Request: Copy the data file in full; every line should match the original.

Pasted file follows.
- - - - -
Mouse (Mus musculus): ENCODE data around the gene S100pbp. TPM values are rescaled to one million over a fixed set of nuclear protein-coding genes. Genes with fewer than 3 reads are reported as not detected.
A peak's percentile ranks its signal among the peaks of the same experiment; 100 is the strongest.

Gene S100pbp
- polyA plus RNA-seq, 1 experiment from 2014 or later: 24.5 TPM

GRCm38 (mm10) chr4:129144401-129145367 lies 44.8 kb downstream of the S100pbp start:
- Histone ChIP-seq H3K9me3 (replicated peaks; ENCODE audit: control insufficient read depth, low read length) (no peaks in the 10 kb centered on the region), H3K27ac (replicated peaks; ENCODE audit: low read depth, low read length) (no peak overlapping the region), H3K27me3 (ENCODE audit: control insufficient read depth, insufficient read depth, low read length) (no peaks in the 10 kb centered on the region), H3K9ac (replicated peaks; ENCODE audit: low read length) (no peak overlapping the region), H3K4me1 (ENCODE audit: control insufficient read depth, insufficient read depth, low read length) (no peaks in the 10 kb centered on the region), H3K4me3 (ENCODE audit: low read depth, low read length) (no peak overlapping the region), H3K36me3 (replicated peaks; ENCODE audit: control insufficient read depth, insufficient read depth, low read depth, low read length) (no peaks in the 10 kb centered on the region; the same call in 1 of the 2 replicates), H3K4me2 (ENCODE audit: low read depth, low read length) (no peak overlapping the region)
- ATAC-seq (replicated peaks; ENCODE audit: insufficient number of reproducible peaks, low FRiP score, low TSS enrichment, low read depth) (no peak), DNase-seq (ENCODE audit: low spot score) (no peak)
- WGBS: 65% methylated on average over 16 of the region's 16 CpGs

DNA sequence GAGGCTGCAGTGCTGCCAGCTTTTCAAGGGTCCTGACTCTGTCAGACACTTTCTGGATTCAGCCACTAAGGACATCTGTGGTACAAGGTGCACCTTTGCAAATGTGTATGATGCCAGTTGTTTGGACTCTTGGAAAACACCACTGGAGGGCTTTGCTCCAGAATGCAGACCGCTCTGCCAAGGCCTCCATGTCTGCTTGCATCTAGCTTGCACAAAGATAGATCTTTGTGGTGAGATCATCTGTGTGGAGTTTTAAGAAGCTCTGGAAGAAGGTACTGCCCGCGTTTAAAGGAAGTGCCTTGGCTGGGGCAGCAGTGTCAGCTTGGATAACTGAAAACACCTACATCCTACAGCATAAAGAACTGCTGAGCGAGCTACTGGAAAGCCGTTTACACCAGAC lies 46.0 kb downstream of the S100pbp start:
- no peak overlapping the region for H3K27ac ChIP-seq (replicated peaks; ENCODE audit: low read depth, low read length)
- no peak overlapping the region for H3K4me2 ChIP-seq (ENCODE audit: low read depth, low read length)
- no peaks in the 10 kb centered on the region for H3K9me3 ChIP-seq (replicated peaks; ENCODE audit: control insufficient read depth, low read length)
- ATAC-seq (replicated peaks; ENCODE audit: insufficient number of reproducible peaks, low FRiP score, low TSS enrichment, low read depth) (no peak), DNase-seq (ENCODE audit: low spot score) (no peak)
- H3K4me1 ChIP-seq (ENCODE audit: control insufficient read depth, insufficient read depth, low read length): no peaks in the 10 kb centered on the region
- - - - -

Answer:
Mouse (Mus musculus): ENCODE data around the gene S100pbp. TPM values are rescaled to one million over a fixed set of nuclear protein-coding genes. Genes with fewer than 3 reads are reported as not detected.
A peak's percentile ranks its signal among the peaks of the same experiment; 100 is the strongest.

Gene S100pbp
- polyA plus RNA-seq, 1 experiment from 2014 or later: 24.5 TPM

GRCm38 (mm10) chr4:129144401-129145367 lies 44.8 kb downstream of the S100pbp start:
- Histone ChIP-seq H3K9me3 (replicated peaks; ENCODE audit: control insufficient read depth, low read length) (no peaks in the 10 kb centered on the region), H3K27ac (replicated peaks; ENCODE audit: low read depth, low read length) (no peak overlapping the region), H3K27me3 (ENCODE audit: control insufficient read depth, insufficient read depth, low read length) (no peaks in the 10 kb centered on the region), H3K9ac (replicated peaks; ENCODE audit: low read length) (no peak overlapping the region), H3K4me1 (ENCODE audit: control insufficient read depth, insufficient read depth, low read length) (no peaks in the 10 kb centered on the region), H3K4me3 (ENCODE audit: low read depth, low read length) (no peak overlapping the region), H3K36me3 (replicated peaks; ENCODE audit: control insufficient read depth, insufficient read depth, low read depth, low read length) (no peaks in the 10 kb centered on the region; the same call in 1 of the 2 replicates), H3K4me2 (ENCODE audit: low read depth, low read length) (no peak overlapping the region)
- ATAC-seq (replicated peaks; ENCODE audit: insufficient number of reproducible peaks, low FRiP score, low TSS enrichment, low read depth) (no peak), DNase-seq (ENCODE audit: low spot score) (no peak)
- WGBS: 65% methylated on average over 16 of the region's 16 CpGs

DNA sequence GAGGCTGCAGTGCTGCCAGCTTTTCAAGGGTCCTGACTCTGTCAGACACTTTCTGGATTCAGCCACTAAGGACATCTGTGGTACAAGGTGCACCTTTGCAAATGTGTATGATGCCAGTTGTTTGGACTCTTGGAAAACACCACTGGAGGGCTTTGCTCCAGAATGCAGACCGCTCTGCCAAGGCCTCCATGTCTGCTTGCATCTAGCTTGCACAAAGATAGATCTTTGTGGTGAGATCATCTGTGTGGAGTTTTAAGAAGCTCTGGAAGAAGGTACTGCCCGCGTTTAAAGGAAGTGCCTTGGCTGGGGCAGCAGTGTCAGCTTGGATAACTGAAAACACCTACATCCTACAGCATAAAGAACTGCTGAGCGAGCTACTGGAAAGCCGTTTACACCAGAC lies 46.0 kb downstream of the S100pbp start:
- no peak overlapping the region for H3K27ac ChIP-seq (replicated peaks; ENCODE audit: low read depth, low read length)
- no peak overlapping the region for H3K4me2 ChIP-seq (ENCODE audit: low read depth, low read length)
- no peaks in the 10 kb centered on the region for H3K9me3 ChIP-seq (replicated peaks; ENCODE audit: control insufficient read depth, low read length)
- ATAC-seq (replicated peaks; ENCODE audit: insufficient number of reproducible peaks, low FRiP score, low TSS enrichment, low read depth) (no peak), DNase-seq (ENCODE audit: low spot score) (no peak)
- H3K4me1 ChIP-seq (ENCODE audit: control insufficient read depth, insufficient read depth, low read length): no peaks in the 10 kb centered on the region